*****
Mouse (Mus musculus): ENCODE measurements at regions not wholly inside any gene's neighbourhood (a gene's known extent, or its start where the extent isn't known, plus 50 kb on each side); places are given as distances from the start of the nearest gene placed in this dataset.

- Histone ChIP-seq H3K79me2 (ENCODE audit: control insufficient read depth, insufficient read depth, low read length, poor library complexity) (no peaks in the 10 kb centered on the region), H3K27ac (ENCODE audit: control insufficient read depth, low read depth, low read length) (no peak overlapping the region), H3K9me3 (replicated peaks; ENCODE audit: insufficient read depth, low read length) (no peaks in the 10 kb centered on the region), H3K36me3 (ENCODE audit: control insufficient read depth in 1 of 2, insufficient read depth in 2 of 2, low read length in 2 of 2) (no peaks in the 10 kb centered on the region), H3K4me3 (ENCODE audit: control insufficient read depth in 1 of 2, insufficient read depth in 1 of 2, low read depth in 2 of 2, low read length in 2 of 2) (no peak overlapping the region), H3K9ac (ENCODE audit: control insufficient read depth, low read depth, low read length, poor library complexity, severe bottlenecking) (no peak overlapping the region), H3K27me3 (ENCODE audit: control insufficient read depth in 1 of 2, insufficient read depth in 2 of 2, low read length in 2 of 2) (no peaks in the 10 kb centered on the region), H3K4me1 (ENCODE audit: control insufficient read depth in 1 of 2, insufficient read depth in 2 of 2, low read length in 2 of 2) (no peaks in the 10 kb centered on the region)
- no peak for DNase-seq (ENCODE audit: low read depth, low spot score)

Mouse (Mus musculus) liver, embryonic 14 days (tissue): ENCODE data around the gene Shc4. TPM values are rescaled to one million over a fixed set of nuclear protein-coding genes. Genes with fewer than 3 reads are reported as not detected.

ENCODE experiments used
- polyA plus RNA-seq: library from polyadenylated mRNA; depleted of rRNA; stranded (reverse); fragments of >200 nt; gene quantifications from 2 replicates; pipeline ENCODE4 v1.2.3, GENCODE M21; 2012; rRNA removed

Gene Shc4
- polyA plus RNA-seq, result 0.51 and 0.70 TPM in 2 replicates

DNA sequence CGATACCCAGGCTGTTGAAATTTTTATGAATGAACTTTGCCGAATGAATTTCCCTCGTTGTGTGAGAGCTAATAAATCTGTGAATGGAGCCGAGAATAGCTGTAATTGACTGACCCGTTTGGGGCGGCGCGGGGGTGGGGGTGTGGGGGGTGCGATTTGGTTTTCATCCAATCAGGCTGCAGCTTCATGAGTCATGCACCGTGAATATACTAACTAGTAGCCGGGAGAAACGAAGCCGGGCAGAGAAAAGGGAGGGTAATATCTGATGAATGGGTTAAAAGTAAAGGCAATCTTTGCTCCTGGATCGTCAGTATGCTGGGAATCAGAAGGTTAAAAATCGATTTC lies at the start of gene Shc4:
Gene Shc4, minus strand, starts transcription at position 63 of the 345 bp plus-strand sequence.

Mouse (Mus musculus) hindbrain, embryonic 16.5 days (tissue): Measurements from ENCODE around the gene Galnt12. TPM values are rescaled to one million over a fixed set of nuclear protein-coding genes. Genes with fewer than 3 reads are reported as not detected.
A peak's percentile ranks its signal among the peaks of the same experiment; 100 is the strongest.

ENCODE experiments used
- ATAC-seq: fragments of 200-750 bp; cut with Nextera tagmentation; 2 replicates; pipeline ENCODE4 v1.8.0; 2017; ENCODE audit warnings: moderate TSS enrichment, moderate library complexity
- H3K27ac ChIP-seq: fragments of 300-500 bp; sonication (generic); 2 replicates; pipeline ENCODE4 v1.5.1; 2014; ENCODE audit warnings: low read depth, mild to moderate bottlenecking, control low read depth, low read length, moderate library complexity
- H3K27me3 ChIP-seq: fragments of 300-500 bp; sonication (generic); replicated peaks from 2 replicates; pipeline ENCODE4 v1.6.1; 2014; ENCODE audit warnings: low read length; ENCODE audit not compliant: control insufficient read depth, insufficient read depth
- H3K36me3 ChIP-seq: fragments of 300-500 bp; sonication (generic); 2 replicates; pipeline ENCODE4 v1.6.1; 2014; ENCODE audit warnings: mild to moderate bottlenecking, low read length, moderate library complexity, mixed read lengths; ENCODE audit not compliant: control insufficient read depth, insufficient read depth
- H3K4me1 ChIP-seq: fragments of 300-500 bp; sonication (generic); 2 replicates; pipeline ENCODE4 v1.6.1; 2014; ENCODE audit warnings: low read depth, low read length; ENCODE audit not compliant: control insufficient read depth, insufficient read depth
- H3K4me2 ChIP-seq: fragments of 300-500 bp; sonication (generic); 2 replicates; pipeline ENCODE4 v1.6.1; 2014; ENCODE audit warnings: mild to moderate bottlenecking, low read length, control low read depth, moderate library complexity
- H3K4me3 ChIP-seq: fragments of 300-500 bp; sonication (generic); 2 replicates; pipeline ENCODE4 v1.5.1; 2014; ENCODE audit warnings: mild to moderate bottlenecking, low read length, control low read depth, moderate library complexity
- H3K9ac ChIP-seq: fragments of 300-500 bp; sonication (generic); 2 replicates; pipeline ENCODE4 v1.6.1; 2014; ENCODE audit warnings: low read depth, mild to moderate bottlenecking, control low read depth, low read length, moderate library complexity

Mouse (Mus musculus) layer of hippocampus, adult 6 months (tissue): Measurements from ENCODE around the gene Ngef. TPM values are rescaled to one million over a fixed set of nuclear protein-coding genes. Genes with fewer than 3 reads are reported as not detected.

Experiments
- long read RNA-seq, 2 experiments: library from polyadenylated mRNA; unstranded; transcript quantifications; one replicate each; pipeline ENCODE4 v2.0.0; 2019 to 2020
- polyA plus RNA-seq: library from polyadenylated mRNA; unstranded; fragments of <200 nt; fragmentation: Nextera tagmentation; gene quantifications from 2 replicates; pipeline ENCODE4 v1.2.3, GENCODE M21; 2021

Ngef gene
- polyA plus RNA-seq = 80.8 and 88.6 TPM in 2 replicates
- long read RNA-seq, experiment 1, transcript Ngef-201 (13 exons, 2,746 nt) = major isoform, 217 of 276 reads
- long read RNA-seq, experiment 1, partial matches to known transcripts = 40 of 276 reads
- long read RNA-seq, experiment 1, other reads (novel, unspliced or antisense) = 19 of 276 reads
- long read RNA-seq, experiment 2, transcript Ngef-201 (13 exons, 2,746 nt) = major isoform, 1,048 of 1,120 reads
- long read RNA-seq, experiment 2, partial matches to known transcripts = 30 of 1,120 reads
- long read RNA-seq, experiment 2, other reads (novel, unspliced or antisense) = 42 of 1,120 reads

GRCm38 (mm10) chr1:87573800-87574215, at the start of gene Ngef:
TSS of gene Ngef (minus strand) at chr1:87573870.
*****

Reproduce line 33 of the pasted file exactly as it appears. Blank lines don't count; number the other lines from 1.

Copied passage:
- long read RNA-seq, experiment 2, other reads (novel, unspliced or antisense) = 42 of 1,120 reads